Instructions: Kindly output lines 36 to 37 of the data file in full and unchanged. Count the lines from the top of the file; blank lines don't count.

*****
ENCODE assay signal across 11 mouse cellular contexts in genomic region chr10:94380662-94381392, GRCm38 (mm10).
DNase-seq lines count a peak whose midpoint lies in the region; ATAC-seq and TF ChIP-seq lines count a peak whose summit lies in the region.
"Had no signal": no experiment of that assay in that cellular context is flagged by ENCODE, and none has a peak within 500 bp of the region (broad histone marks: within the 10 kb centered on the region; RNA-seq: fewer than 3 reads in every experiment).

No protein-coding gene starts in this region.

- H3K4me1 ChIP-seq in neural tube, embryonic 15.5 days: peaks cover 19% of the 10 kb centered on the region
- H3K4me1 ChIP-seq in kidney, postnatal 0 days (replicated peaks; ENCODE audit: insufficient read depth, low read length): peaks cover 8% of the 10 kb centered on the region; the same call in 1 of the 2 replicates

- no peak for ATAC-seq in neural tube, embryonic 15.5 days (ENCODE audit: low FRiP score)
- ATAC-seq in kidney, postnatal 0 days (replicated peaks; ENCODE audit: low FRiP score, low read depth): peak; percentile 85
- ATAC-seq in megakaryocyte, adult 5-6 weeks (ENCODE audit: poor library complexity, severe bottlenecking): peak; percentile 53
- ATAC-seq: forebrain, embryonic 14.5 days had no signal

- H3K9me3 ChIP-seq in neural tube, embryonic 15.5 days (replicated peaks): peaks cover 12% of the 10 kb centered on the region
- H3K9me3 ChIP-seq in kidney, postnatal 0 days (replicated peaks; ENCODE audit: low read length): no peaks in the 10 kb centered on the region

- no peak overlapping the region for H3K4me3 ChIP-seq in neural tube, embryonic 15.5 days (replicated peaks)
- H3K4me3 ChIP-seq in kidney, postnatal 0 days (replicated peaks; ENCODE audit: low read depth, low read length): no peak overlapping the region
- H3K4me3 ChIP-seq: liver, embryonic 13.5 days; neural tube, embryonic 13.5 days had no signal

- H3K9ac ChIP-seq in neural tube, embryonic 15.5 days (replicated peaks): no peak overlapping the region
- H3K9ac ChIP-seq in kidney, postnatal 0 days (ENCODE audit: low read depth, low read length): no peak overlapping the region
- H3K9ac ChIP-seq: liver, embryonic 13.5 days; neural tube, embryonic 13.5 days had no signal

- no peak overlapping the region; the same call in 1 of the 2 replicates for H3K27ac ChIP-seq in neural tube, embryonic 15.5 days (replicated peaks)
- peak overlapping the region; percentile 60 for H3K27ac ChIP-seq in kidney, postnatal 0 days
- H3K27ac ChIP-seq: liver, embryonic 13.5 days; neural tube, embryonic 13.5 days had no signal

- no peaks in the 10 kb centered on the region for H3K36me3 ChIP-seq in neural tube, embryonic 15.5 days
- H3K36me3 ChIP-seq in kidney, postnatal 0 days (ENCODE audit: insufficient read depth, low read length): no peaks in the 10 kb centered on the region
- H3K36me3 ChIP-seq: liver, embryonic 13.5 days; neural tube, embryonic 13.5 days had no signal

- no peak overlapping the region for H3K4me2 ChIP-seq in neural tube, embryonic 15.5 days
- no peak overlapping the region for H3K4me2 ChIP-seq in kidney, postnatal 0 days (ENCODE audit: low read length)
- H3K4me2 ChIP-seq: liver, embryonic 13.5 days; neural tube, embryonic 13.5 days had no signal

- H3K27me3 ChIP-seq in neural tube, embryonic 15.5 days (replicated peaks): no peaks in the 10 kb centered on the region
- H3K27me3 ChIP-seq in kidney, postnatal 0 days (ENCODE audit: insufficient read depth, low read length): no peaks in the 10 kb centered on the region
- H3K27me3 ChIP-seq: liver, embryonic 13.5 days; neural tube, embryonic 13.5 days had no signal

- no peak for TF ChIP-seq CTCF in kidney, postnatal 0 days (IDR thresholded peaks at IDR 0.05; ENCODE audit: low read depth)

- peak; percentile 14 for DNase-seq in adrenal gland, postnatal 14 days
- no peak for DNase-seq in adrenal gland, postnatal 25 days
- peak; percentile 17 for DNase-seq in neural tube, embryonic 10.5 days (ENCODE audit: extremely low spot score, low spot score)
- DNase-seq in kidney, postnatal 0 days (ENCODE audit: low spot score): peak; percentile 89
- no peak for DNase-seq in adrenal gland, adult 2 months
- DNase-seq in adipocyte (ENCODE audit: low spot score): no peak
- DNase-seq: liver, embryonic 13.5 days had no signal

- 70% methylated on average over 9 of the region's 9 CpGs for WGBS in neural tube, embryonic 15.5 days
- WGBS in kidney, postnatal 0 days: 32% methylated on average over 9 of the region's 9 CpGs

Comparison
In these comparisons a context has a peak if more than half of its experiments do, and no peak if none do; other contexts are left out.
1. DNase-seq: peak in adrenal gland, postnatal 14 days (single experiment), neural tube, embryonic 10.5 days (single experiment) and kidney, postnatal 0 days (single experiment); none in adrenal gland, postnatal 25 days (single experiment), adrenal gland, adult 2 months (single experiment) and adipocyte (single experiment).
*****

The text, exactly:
- no peak for DNase-seq in adrenal gland, adult 2 months
- DNase-seq in adipocyte (ENCODE audit: low spot score): no peak